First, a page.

Audio-Olfactory Installation “Metronome” at London Design Biennale

Sound, scent, movement and form combine for this evocative invention and experience

Shaped like an infinity symbol, Metronome—debuting now at London Design Biennale—is a sculptural object and experience designed to create a time-bubble for its audience. Inspired in part by pregnancy as well as Swann’s Way (the first volume of Marcel Proust’s In Search of Lost Time, first translated into English as Remembrance of Things Past), Metronome is a combination audio-olfactory invention that merges sound elements to evoke forgotten memories and instill tranquility through “tickles.” While the experiential meditation tool was developed over 10 years and changed somewhat, Metronome remains centered on emotion and movement. A collaborative work, the piece has been created by Alter-Projects‘ Anne-Laure Pingreoun; Servaire&Co‘s Sebastien Servaire, Candido De Barro and Gregory Sidoine; with sound and tech from 6Sides, K-array Audio Solutions, 2BHeard, Moodsonic and SetWorks.

Placed on a small mirror plinth, Metronome arcs back and forth just above eye line. Viewers first notice the gentle movements of Metronome, which appear effortless thanks to a careful alignment of magnetic points at the base. “I wanted something that you see time passing, but in a very poetic way instead of something quite harsh,” Servaire tells us. Thus, the long, polished brass wand elegantly flows back and forth while subtly rotating.

The ornately hollowed out “head” of Metronome holds a secret too; no mere sculpture, Metronome is also a powerful emotion diffuser. Inside are individually laced beads with an earthy scent, boasting notes of burnt wood, musk, grass and ginger. Servaire&Co worked with top perfumers to choose each fragrance for its ability to anchor the visitor’s primal parts of the brain into making fast, distinct emotional connections. The diffuser scent configuration changes subtly each time the pendulum swings, thanks to magnets in a painstakingly accurate push-pull configuration which causes time to almost stand still for the viewer.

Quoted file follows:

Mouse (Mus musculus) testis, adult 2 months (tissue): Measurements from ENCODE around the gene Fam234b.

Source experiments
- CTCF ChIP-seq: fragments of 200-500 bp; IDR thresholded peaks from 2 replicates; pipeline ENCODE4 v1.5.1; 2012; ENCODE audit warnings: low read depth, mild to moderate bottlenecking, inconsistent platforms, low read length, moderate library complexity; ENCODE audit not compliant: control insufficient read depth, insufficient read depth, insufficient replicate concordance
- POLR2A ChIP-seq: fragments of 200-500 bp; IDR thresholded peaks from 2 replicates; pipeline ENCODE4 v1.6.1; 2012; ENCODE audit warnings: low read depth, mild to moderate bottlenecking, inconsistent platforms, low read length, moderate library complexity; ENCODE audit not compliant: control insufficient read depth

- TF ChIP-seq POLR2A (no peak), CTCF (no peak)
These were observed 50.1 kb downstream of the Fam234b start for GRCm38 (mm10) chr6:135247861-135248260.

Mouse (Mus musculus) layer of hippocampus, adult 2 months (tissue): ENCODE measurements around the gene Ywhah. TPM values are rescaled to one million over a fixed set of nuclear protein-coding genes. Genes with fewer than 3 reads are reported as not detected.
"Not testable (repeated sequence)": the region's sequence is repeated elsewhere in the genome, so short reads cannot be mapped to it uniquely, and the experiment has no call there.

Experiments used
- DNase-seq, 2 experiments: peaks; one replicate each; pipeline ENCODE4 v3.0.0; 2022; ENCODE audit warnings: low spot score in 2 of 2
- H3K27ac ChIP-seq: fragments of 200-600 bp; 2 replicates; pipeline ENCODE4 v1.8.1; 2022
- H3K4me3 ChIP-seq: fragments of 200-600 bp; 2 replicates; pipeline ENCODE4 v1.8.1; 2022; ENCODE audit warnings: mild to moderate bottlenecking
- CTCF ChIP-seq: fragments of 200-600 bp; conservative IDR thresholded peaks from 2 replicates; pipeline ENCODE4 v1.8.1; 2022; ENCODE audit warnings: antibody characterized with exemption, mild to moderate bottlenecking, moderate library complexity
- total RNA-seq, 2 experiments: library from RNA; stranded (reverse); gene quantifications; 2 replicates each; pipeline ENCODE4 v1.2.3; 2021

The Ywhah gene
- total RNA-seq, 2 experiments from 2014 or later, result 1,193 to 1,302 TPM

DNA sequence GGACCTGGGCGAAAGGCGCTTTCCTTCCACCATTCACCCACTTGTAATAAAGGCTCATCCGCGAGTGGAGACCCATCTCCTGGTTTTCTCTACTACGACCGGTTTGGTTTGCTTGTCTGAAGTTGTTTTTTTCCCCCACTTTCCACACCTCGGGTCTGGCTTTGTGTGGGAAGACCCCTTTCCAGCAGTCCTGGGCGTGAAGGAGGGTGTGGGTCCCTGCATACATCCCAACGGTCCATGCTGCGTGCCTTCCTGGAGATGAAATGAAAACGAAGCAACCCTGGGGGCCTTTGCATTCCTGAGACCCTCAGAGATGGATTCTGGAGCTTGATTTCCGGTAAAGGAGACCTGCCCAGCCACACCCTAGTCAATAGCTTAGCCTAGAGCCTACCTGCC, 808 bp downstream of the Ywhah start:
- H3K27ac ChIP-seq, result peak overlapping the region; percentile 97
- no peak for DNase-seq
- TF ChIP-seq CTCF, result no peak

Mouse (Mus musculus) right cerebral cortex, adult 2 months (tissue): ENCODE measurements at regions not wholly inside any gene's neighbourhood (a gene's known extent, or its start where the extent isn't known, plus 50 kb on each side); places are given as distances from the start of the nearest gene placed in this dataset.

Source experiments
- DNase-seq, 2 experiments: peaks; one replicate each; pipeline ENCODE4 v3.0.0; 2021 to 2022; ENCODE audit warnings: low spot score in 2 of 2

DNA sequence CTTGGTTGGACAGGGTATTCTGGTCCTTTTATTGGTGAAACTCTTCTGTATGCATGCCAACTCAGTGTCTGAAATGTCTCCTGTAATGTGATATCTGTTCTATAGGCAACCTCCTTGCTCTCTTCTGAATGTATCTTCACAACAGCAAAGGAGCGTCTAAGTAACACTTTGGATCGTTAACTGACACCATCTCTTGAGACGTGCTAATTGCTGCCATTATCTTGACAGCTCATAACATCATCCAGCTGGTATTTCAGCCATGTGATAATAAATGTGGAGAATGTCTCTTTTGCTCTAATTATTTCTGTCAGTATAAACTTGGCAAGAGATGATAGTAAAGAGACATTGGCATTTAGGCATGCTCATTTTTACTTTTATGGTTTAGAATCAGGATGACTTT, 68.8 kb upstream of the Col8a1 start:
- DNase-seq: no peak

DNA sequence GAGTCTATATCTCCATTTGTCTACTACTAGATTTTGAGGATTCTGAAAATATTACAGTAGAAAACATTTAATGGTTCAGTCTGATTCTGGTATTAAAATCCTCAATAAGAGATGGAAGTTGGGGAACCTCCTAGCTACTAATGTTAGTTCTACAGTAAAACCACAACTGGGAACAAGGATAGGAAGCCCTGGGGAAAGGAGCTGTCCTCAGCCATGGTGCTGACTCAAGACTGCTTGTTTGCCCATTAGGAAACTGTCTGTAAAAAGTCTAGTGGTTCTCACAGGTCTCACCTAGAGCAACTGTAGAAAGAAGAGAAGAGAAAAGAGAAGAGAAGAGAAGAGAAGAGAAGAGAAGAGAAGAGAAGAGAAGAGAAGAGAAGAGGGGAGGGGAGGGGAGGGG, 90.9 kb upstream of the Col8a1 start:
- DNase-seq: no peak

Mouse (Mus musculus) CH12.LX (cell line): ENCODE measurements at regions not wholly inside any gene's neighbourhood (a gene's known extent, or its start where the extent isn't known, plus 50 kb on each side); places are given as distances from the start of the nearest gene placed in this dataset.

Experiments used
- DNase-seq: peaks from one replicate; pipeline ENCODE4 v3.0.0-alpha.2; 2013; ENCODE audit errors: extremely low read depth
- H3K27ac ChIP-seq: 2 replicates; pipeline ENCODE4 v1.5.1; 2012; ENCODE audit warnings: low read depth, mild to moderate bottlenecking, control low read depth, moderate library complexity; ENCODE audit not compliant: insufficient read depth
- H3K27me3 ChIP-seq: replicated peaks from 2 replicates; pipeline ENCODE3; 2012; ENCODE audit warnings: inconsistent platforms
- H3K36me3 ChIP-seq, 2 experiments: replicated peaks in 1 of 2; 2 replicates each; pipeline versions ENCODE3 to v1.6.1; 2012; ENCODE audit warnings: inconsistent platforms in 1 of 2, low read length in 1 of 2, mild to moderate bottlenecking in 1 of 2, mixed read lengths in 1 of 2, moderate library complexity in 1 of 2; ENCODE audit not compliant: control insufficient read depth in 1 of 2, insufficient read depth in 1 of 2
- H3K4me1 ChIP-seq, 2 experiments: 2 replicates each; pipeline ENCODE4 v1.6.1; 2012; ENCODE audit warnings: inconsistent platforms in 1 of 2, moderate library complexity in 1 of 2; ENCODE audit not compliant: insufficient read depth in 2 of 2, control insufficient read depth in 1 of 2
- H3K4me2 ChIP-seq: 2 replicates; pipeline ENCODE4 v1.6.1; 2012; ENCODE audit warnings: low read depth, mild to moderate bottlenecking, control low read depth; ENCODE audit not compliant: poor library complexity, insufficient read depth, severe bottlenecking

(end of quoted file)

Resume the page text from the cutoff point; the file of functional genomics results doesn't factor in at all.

A motion and scent profile enables “a new semantic and poetic system,” says Servaire. Scent and movement alone would be enough to keep Metronome in the sculptural space, but the fragrance mixed with a precise resonance frequency pushes the experience further.

Each movement of the central element changes the environment for the viewer thanks to the discreet soundscape created by Moodsonic. The piece utilizes K’Array’s Azimut audio system to render a spine-tingling effect for the viewer. “No two seconds could ever be the same for any viewer,” says Pingreoun, founder of Alter-Projects and curator behind Metronome.

Metronome isn’t just stunning to experience though; there’s a poignant message behind the piece and what Servaire’s hoping viewers will take away. “Responsibility, I think, with wellness. I wanted to create the template and work with surprise. Now is an interesting time to innovate and push boundaries. If you’d asked me 10 years ago whether I could have created something like Metronome, I would probably have said no. It wasn’t the right time. Being able to bring fragrance, wellness and other elements together is just the right moment… the right answer.”

Metronome moves to Paris Design Week next for a completely different experience, according to Pingreoun, but fear not if you can’t get to London or Paris, within the next 12 months, you will also be able to buy a scaled-down version of Metronome, seen here for the first time ever. “There will likely be some compromise, but the system will stay as true to the original as possible. The scent is an important part of the piece, and that needs to be right,” says Servaire. The early prototype is half as tall (60cm) and will diffuse different fragrances in any small to medium-sized room in approximately 15 minutes. The currently unnamed miniature version will take some time, as it needs tweaking to create the desired swing and magnet configuration. As Servaire points out, “The grace must not be lost.”

Images courtesy of Servaire&Co and Alpha Kilo